A lot of faucets and valves in homes have brass in them. Not all of them do—some faucets and valves can be made of plastic, steel or ceramic. But brass is still widely used.
Brass is an alloy made mostly of copper and zinc. But when they made these faucets and valves from the late 1970s to 2014, the brass could also have up to 8 percent lead in it.
Andy Kireta of the Copper Development Association, a non-profit association that promotes the copper industry, says companies added lead to the brass alloy to help with the manufacturing process and to improve the reliability of valves.
“Leaded brass has been a staple of the industry for a long time,” Kireta says. “To be able to be machined quickly and easily, maintain a leak-free connection—leaded brasses were particularly good at it.”
On January 4, 2014, all faucets and valves that came into contact with drinking water had to meet a stricter standard mandated by a new law. From that point forward, the standard dropped to .25 percent lead allowed for “the wetted surface” of brass in drinking water faucets and valves. Kireta says manufacturers started adding other elements—like bismuth, silicon and sulfur—to replace the lead in brass alloys.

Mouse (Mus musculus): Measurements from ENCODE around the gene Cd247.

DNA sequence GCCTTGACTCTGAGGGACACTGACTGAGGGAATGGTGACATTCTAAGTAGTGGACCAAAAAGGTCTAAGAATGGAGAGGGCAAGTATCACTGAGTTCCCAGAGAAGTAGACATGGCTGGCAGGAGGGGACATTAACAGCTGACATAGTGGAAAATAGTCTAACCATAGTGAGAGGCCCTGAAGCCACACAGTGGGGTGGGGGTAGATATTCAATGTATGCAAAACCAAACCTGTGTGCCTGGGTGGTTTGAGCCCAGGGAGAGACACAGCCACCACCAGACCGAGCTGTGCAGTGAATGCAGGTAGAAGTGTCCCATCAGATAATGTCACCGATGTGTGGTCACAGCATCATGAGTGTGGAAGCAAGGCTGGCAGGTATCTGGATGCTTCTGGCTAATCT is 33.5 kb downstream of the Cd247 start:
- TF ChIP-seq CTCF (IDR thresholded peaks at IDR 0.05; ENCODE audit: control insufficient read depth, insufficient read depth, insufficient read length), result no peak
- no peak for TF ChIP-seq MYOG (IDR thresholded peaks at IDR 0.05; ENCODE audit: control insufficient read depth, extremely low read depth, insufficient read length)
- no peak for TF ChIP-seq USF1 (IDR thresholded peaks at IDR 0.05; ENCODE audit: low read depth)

“There are a number of lead-free replacement brass alloys out there that work as well or better than the leaded alloys,” says Kireta.
The law does not cover valves and faucets not typically used for drinking water, such as valves for showers and toilets.
If You Find Lead, What’s Next?
The plumbers and experts I talked to say you have less to worry about if you’re on a public drinking water supply and the drinking water operator has maintained what they call “corrosion control” in the system. When this is done, drinking water pipes and brass faucets and valves can have a coating of minerals and other deposits on them that keep the lead from leaching into the system. This is what Flint, Michigan lacked, and it’s why the lead problem got so bad there.